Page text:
These questions (and many more, I assure you) are questions I asked my mentors, and some are those my "mentees" have asked me.  A good mentor answers those questions or helps you find the answers.  A good mentor helps you find that jammed piece of paper, the extra staples, and cleaning supplies.  A good mentor lets you use his/her own computer to email the tech office about your broken computer.  A good mentor gives up his/her own chance to go to the restroom to watch your class. He or she also provides the necessary listening ear, comforting shoulder (usually metaphorically), extra tissue, and perfect story of his/her own that helps you when you're feeling overwhelmed.

Friday, September 5, 2014

Reflective Teaching: Day 5, Picture This!

Day 5--Post a picture of your classroom, and describe what you see–and what you don’t see that you’d like to.
After six years in trailer classrooms, several of us teachers were finally able to come back inside the main school building; however, for various reasons, we were not able to move our things until just before school started.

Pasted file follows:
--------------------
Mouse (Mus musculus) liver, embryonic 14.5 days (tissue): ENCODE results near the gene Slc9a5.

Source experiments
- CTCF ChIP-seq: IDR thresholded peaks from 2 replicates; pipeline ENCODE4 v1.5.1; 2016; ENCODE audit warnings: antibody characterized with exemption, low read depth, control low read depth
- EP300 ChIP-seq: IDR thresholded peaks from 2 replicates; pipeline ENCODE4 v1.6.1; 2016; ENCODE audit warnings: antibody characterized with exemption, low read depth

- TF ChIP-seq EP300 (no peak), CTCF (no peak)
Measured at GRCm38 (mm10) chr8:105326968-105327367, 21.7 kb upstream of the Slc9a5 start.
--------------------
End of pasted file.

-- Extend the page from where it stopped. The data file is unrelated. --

I had gone up to school the Friday before the first teacher workday, and the wonderful maintenance guys asked me if I wanted to get my classroom moved "early" (it was "early" because, technically, we were going to be moved on Monday). I jumped at the chance to get my things into the new classroom since I could use the weekend to at least attempt to get settled in.

The guys and I (I'm including myself because I did end up helping move some of the student desks, but they did most of the heavy lifting) got almost all my stuff from the trailer I'd called home for six years into the new classroom.  I say "almost all" because my desk had been built inside the trailer and needed to be taken apart in order to get it out.  It is a beautiful desk, but not one really meant to be moved much after being put together.  That was Friday.